For Immediate Release
Aug. 28, 2017
WASHINGTON — The National Asian Pacific American Bar Association (NAPABA) and the Arizona Asian American Bar Association (AAABA) are disappointed by the pardon of former Maricopa County Sheriff Joe Arpaio.
“The Constitution affords the President wide latitude in the ability to issue a presidential pardon. While we respect this authority, we are concerned about the message the expedited pardon of former sheriff Joe Arpaio sends to the public in a political way that undermines the rule of law and the judicial system,” said NAPABA President Cyndie M. Chang. “As attorneys, we find it troubling that a law enforcement officer would be pardoned and absolved of responsibility for ignoring a federal court order in a civil rights case. Various organizations, leaders from both parties, and communities of color have expressed shock and concern over the effect of the pardon on the public’s trust in the judiciary and the ability to seek recourse for those whose rights are violated.”
The AAABA board of directors made the following statement: “The Arizona Asian American Bar Association condemns President Trump’s pardon of former Maricopa County Sheriff Joe Arpaio. AAABA’s mission is to ‘promote and advocate for justice, equity, equality, inclusion, and opportunity through the Arizona legal profession.’ Accordingly, AAABA is, and has been, against Arpaio’s policies of racial profiling and discrimination, which terrorized the Hispanic and minority communities for many years. Arpaio’s conviction after a five-day trial represented a just result of the systematic violation of civil rights and racial discrimination of the Hispanic and minority communities over many years committed under Arpaio’s guidance and supervision. Arpaio’s conviction finally brought some closure and justice to his victims. The rule of law was upheld, and his conviction clearly demonstrated that no one was above the rule of law. President Trump’s pardon of Arpaio sends the wrong message to minority communities and the rest of the country. By pardoning Arpaio, President Trump has validated and endorsed injustice, discrimination, intolerance, racism, and disregard for the rule of law. This pardon only further divides this country, and is nothing more than a transparent decision to choose politics over justice and the rule of law. AAABA unequivocally condemns the pardon.”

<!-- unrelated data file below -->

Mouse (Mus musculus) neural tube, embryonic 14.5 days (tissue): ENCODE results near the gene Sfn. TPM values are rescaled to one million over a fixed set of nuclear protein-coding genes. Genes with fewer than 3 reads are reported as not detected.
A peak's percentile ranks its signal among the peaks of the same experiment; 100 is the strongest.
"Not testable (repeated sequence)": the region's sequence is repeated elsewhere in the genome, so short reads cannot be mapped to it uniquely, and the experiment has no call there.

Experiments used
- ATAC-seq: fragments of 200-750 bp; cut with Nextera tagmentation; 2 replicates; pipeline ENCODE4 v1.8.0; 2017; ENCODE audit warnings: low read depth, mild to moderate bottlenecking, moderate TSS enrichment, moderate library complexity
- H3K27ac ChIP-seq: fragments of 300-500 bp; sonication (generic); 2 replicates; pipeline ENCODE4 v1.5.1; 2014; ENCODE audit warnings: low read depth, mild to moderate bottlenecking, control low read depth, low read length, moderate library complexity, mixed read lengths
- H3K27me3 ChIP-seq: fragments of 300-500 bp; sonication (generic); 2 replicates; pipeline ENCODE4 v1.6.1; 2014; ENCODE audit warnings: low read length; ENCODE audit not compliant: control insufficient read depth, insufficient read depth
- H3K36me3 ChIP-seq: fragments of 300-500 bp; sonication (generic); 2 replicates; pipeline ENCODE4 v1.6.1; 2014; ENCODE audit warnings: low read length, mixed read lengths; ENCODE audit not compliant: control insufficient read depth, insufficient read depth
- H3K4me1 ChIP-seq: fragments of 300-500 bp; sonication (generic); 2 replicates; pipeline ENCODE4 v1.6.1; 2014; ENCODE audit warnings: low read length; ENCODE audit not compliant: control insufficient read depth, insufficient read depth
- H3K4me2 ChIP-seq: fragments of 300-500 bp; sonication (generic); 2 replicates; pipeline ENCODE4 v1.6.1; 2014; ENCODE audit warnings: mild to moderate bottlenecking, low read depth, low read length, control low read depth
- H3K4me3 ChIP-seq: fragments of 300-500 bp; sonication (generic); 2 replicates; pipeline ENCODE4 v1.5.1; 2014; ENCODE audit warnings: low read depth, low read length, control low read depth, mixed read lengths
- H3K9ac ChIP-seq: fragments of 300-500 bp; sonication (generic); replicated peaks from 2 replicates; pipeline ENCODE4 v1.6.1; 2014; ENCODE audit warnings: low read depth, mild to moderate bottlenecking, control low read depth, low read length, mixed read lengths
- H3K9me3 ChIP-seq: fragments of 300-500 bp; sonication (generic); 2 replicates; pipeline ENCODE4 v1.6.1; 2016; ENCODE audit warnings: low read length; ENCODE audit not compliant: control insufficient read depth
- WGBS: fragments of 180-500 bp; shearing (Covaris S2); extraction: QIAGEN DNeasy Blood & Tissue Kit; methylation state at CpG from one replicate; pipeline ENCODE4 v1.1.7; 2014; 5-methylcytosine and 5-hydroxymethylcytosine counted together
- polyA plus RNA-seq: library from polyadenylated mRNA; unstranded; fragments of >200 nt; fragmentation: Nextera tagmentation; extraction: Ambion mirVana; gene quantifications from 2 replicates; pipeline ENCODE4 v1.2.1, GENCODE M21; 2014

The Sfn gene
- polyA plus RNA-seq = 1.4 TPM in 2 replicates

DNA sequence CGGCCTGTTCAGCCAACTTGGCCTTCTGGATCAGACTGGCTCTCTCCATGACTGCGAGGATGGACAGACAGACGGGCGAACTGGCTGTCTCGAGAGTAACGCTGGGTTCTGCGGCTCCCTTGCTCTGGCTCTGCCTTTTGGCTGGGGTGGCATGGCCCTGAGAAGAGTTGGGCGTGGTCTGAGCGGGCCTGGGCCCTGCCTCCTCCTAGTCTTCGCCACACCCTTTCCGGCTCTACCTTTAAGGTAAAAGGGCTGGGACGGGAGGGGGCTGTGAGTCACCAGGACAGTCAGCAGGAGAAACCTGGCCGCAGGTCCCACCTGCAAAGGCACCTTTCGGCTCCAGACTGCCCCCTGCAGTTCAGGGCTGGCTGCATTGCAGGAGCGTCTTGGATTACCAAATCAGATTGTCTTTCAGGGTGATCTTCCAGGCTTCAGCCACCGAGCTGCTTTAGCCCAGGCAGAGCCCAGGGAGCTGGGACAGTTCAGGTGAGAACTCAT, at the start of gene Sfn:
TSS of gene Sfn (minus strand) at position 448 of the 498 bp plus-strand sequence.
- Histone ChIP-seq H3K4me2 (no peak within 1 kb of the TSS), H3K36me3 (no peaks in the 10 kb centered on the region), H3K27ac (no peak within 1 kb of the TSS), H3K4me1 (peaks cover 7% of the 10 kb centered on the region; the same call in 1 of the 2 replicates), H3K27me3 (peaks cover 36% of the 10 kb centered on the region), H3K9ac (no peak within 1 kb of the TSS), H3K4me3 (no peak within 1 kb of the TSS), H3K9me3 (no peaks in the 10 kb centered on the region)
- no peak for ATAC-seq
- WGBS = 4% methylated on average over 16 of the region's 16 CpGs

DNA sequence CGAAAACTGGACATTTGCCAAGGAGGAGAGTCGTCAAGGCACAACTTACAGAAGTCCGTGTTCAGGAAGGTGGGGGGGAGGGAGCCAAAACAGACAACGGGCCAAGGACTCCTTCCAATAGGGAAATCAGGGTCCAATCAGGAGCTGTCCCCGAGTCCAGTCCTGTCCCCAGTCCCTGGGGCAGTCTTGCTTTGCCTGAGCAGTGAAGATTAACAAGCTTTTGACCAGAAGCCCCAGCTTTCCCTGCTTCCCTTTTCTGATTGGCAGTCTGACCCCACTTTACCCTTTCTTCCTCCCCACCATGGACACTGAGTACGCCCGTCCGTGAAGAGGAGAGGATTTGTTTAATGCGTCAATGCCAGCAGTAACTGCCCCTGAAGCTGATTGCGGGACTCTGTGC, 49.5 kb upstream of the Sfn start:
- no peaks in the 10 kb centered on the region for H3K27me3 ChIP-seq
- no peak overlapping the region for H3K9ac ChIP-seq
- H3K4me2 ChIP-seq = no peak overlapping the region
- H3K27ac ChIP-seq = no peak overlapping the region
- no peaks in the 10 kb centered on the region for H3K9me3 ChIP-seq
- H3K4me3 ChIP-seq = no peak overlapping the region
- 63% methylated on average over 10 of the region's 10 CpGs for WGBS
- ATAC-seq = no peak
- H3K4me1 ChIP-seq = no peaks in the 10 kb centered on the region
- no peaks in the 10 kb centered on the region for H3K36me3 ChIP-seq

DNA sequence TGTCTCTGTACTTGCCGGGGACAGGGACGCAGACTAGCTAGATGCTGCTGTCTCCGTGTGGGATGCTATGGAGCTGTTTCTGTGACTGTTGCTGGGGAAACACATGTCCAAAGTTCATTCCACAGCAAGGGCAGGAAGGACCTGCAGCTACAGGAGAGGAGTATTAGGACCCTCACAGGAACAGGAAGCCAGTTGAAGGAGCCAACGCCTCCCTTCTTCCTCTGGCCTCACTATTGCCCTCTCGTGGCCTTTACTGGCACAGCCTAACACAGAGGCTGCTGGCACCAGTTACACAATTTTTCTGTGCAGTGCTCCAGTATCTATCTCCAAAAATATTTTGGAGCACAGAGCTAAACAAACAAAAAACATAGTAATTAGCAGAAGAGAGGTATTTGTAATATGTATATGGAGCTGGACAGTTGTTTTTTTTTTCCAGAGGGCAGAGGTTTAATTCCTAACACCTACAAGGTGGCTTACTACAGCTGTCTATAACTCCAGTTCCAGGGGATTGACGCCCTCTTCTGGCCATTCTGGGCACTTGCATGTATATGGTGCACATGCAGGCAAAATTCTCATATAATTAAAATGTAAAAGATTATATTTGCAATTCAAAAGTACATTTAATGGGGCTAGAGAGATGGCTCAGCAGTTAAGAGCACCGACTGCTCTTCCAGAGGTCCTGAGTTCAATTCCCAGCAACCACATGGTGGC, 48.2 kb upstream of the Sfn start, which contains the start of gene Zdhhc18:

Arpaio was convicted of criminal contempt by Judge Susan Bolton of the U.S. District Court of Arizona in July. He was found guilty of violating a court order by continuing to engage in illegal racial profiling and targeting of immigrants, stemming from a federal civil rights suit.
NAPABA and AAABA join their fellow national and local bar associations, including the American Bar Association and other diverse bar associations, in expressing disappointment over the pardon. In the current political climate where racial tensions are high in this country, it is important for NAPABA and its members continue to stand for justice, equity, and inclusion to preserve civil rights and to combat anti-immigrant backlash.
The National Asian Pacific American Bar Association (NAPABA) is the national association of Asian Pacific American attorneys, judges, law professors, and law students. NAPABA represents the interests of almost 50,000 attorneys and approximately 75 national, state, and local Asian Pacific American bar associations. Its members include solo practitioners, large firm lawyers, corporate counsel, legal services and non-profit attorneys, and lawyers serving at all levels of government.
NAPABA continues to be a leader in addressing civil rights issues confronting Asian Pacific American communities. Through its national network of committees and affiliates, NAPABA provides a strong voice for increased diversity of the federal and state judiciaries, advocates for equal opportunity in the workplace, works to eliminate hate crimes and anti-immigrant sentiment, and promotes the professional development of people of color in the legal profession.
National Asian Pacific American Bar Association | 1612 K St. NW, Suite 510 | Washington, D.C. 20006 | www.napaba.org